It feels a bit like déjà vu: here we are again, wondering if Christmas is going to go ahead because of a new Covid variant. After last year’s less-than-ideal situation, a lot of people in the UK are hoping the Omicron mutation doesn’t interrupt their festive plans. But before you pack up the socks you’ve bought for your dad and trudge to the Post Office, read on to find out everything we know so far. As the booster rollout speeds up, Omicron won’t necessarily lead to a festive season like the one we all absolutely hated in 2020.
What does Omicron mean and what are the new rules?
Scientists are naming new Covid variants after Greek letters – you might remember Delta being the mutation ‘of concern’ around a year ago. We’re now onto Omicron. Case numbers are currently low, but wearing face coverings on public transport and in shops is back in England. Those rules remain in place in Wales, Scotland and Northern Ireland.
Will Omicron cancel Christmas?
So far, it looks like Christmas is going ahead. That said, officials in the UK are apparently going to review the situation around December 18, which sounds terrifyingly similar to the situation last year.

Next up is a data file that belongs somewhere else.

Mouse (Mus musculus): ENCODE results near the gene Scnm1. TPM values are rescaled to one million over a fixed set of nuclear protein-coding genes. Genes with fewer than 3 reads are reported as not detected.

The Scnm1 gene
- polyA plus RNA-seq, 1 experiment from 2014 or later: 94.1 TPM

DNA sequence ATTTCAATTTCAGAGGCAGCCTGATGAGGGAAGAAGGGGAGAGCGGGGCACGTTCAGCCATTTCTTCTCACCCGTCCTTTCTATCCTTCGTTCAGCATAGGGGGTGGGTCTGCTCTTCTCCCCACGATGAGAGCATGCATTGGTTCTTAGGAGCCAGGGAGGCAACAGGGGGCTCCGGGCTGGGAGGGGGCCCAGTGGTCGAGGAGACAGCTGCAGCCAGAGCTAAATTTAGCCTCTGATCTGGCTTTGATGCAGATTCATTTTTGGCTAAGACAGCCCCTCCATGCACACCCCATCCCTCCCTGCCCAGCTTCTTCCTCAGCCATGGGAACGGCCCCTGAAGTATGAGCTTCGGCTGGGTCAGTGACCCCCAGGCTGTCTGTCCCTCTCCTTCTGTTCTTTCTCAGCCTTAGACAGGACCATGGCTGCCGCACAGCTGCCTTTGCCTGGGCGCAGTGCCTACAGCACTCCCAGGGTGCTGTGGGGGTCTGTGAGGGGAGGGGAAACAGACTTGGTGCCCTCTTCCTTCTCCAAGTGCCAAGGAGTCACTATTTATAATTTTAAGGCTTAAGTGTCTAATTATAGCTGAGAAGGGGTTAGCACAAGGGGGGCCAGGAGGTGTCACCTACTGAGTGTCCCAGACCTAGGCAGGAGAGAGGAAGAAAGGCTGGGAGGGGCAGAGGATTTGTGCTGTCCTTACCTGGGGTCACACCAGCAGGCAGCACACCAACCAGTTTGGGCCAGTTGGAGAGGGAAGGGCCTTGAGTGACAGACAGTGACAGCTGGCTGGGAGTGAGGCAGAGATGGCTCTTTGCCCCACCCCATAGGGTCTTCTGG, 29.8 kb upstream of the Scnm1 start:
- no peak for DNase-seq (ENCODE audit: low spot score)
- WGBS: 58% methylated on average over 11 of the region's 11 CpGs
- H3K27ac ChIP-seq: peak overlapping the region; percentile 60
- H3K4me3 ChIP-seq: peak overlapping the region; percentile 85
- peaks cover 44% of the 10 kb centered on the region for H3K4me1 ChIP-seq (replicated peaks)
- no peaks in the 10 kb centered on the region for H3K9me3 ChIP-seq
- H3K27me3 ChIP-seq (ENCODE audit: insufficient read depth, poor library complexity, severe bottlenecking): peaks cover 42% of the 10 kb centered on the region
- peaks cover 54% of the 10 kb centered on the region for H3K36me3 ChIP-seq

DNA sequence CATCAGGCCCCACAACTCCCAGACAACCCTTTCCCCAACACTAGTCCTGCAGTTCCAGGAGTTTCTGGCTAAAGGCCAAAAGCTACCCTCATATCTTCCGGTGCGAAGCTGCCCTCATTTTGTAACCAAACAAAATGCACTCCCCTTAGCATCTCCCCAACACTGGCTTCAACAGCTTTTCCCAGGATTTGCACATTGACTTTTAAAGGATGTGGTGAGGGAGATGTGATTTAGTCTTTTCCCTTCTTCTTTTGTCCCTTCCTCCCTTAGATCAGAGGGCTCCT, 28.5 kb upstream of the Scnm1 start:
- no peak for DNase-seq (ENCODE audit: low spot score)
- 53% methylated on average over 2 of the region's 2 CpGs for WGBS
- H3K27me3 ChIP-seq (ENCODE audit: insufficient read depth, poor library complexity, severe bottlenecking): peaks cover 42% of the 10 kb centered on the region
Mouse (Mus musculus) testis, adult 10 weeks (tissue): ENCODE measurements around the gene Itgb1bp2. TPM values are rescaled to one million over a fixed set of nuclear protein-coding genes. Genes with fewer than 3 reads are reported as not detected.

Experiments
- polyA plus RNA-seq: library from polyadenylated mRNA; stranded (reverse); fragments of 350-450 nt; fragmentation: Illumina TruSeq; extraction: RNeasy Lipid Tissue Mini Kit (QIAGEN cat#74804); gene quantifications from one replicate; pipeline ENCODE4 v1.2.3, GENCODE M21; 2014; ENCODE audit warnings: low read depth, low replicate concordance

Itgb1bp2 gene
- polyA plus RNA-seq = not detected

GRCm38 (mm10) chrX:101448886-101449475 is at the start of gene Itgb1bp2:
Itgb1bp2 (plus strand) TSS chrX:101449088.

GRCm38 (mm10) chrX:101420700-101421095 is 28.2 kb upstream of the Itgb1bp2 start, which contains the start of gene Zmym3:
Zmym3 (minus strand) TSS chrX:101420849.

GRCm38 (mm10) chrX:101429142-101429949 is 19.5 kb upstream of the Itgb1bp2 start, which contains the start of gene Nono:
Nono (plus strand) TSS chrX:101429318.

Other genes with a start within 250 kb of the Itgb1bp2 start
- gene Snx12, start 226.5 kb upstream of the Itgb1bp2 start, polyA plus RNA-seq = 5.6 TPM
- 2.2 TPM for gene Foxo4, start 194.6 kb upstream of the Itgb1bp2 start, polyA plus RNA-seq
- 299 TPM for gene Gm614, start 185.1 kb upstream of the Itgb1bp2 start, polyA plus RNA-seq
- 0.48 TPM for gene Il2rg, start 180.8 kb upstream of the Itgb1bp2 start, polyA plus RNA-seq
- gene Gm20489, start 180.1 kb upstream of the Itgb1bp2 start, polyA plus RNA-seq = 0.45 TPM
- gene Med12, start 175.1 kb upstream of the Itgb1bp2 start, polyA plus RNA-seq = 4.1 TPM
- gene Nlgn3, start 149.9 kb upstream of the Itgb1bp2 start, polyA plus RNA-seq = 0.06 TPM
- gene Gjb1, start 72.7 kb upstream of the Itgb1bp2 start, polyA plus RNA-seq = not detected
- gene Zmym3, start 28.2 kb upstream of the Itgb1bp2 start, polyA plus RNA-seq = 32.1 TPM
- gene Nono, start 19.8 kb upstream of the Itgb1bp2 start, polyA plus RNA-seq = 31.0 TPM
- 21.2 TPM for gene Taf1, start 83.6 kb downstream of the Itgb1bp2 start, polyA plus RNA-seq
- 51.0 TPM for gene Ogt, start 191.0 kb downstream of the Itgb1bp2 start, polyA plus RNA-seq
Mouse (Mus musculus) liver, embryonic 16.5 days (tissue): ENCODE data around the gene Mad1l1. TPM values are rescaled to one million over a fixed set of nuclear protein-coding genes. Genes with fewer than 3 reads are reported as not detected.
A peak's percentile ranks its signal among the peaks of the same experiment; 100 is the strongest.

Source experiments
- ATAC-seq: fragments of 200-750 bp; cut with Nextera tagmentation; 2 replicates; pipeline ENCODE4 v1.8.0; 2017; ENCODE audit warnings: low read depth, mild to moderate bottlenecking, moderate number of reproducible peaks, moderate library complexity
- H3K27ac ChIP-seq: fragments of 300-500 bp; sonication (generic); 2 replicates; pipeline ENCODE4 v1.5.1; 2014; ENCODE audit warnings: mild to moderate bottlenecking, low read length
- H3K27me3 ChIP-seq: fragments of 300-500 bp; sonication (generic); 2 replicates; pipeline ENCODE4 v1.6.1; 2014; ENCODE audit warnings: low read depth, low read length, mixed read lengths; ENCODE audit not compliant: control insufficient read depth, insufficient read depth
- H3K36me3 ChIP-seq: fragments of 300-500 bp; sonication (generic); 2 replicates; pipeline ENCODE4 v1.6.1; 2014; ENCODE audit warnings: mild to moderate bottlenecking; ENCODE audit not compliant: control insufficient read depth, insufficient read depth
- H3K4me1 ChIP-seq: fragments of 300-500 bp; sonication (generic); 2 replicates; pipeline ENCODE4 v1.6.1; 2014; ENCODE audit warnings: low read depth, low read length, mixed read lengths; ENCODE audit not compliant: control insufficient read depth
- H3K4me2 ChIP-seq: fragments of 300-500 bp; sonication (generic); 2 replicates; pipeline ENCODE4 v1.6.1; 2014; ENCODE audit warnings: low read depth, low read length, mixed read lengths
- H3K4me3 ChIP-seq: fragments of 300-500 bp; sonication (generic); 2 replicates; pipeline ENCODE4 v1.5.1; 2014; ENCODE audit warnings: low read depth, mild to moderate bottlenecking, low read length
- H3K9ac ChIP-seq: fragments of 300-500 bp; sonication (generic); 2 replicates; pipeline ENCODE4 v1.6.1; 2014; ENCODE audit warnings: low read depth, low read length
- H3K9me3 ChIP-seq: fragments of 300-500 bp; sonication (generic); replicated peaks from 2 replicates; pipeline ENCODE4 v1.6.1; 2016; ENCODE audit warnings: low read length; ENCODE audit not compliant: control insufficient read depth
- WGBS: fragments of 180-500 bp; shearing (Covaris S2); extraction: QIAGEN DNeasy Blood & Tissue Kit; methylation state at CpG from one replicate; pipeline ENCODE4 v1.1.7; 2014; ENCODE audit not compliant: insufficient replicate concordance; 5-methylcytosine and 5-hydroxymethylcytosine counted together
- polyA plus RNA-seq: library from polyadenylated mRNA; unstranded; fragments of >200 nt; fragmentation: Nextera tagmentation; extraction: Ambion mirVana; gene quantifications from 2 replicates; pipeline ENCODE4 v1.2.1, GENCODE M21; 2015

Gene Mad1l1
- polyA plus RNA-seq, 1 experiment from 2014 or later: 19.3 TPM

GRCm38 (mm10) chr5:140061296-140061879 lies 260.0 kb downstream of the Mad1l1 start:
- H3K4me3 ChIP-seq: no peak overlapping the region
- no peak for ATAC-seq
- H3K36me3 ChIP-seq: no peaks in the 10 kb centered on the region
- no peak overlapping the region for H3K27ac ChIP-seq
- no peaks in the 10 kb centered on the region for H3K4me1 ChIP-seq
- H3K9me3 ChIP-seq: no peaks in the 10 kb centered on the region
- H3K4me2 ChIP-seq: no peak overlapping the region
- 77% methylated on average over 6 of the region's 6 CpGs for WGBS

In the meantime, rules around booster jabs have changed, meaning adults can now get a third dose three months after their second (rather than six). That should help to speed up the vaccination programme, reducing the impact of the new variant on the health system.
Some leaders choosing to be even more careful. Wales’s first minister, Mark Drakeford, has urged people to take precautions when visiting vulnerable people. He also advised people to take a lateral flow test before visiting crowded areas.
What are the Omicron travel restrictions in the UK?
Severe travel restrictions are back. The ‘red list’ did, briefly, disappear – but because of the new variant, some measures have been reintroduced. Arrivals from South Africa, Namibia, Zimbabwe, Botswana, Lesotho, Eswatini, Angola, Namibia, Mozambique and Zambia will now have to quarantine in a hotel for ten days on arrival in the UK. Flights to those countries from the UK have also been suspended.
Those hotel quarantines aren’t cheap. Arrivals must stump up £2,285 per head for the ten-day quarantine – covering food, accommodation, transport and testing.
And PCR tests are back for anyone entering the UK, with lateral flows no longer accepted. PCRs must be booked before travel, and taken within three days of your arrival in the UK. You have to self-isolate while waiting for your result.
If the new variant risks overwhelming the health system, then further border restrictions could be introduced. Our advice? Watch this space and make sure to check the latest rules before travelling.
Here’s everything you need to know about the current UK travel restrictions.